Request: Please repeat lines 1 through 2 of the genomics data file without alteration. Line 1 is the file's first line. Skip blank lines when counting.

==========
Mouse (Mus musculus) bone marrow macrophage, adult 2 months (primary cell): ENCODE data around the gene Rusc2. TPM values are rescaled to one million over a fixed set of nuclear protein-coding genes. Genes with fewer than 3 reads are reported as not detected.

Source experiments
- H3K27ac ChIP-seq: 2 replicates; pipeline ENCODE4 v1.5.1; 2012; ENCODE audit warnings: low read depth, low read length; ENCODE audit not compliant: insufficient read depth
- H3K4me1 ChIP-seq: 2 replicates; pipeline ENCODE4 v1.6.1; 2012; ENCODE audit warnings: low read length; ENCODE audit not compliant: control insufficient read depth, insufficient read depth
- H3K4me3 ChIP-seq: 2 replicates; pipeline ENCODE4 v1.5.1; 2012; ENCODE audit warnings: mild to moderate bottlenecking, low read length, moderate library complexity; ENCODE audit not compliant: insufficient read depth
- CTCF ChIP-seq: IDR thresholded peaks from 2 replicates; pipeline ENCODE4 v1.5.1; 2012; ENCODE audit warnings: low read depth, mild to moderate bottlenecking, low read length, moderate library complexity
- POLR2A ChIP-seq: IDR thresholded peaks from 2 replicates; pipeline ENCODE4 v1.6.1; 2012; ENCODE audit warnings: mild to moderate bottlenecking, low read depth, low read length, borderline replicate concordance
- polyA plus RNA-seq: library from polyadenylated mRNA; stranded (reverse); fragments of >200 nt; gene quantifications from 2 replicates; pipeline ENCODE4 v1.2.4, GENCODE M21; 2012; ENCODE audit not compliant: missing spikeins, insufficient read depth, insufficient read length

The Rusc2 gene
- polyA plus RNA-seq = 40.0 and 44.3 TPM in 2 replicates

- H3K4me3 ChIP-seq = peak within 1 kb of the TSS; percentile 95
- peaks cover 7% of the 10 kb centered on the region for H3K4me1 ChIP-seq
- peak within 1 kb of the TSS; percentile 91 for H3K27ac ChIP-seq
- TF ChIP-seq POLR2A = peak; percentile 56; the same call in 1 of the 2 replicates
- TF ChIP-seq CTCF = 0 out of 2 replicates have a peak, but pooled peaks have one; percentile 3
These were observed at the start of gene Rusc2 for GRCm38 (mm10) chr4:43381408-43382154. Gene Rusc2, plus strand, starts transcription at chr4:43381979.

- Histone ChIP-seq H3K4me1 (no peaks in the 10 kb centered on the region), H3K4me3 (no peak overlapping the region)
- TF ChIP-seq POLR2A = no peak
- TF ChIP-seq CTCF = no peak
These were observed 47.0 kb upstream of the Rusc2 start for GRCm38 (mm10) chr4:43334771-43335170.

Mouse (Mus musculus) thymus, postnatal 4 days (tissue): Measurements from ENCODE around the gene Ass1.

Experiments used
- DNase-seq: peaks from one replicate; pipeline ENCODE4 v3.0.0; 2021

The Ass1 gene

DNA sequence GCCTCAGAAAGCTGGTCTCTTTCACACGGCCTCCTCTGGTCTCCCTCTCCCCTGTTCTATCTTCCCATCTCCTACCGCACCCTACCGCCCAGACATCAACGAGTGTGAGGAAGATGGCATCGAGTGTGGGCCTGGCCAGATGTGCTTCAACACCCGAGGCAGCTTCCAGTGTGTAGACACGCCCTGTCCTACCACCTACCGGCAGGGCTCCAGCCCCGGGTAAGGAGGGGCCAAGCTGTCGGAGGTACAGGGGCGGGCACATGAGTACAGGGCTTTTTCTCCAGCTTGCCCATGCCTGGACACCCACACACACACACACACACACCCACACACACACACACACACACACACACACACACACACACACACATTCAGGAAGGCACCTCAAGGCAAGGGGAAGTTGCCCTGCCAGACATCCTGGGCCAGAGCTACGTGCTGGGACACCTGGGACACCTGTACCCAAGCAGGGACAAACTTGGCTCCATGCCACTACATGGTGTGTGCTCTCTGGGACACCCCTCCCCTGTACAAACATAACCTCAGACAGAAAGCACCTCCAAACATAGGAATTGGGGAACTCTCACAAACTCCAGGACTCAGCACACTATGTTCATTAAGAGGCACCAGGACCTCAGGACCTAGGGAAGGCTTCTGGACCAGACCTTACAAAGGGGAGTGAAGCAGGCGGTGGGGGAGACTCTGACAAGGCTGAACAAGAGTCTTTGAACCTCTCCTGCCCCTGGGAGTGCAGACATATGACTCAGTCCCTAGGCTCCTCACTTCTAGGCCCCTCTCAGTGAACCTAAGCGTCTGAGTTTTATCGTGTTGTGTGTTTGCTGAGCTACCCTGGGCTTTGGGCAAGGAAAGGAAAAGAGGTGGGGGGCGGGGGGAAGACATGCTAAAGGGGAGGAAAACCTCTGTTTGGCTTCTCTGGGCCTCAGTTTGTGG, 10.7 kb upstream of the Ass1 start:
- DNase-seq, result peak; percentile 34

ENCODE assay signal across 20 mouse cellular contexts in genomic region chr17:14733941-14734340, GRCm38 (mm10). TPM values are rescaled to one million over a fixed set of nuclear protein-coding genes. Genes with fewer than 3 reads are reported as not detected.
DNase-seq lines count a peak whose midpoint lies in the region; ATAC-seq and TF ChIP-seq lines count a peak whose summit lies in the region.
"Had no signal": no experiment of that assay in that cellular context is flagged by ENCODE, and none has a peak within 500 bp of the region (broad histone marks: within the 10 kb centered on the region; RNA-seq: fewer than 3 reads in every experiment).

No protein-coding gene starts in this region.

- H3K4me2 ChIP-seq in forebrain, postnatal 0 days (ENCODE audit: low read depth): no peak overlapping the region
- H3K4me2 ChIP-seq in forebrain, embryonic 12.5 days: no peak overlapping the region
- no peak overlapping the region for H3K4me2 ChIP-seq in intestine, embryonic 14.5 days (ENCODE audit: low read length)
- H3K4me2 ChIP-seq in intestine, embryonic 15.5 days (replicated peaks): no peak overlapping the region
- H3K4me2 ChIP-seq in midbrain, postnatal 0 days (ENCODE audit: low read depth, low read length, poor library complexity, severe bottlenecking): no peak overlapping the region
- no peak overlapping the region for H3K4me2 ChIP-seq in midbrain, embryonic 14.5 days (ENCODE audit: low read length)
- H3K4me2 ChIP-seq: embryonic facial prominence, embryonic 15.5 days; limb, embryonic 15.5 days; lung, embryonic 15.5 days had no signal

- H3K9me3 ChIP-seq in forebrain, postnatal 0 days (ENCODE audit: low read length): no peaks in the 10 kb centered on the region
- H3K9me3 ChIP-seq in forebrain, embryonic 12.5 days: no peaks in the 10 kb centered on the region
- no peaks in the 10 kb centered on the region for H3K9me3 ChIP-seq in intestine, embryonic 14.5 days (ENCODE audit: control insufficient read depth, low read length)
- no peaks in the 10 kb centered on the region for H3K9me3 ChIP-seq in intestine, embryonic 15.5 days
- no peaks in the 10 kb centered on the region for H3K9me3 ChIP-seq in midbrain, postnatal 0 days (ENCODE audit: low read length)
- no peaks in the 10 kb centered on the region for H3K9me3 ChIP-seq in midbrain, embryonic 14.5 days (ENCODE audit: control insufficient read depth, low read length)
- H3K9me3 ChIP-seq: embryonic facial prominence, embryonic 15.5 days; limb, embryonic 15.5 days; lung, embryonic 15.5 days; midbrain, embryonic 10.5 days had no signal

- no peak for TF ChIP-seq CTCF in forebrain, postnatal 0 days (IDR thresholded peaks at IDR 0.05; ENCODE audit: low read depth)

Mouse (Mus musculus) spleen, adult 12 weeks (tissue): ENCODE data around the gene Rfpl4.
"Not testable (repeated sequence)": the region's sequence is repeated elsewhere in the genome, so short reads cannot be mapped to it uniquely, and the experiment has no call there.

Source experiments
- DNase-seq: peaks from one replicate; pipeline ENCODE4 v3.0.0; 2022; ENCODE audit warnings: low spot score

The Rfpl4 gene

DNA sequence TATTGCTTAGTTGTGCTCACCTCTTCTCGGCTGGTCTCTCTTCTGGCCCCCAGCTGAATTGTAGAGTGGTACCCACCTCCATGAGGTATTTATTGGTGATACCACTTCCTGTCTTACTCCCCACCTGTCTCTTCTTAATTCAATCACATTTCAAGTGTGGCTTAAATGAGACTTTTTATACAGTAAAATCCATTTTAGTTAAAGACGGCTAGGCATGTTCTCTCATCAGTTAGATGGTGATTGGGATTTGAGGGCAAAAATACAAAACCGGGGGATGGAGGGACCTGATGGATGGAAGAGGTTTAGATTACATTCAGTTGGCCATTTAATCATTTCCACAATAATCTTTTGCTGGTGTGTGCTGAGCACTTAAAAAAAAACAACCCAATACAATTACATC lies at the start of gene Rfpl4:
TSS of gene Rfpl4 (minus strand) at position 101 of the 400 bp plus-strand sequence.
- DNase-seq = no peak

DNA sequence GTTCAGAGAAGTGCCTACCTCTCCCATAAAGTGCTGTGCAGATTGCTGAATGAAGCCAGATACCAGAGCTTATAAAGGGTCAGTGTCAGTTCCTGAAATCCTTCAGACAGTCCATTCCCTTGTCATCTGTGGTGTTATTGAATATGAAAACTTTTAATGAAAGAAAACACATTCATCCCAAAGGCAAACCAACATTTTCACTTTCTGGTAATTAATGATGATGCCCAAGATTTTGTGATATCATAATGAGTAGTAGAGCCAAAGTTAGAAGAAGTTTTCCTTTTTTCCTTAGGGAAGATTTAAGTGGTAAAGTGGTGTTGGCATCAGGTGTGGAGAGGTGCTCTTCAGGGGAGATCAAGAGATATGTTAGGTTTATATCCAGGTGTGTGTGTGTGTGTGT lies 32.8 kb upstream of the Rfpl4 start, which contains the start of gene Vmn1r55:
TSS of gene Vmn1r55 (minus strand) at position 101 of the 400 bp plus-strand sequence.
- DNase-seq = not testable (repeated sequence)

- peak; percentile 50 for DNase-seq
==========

Mouse (Mus musculus) bone marrow macrophage, adult 2 months (primary cell): ENCODE data around the gene Rusc2. TPM values are rescaled to one million over a fixed set of nuclear protein-coding genes. Genes with fewer than 3 reads are reported as not detected.

Source experiments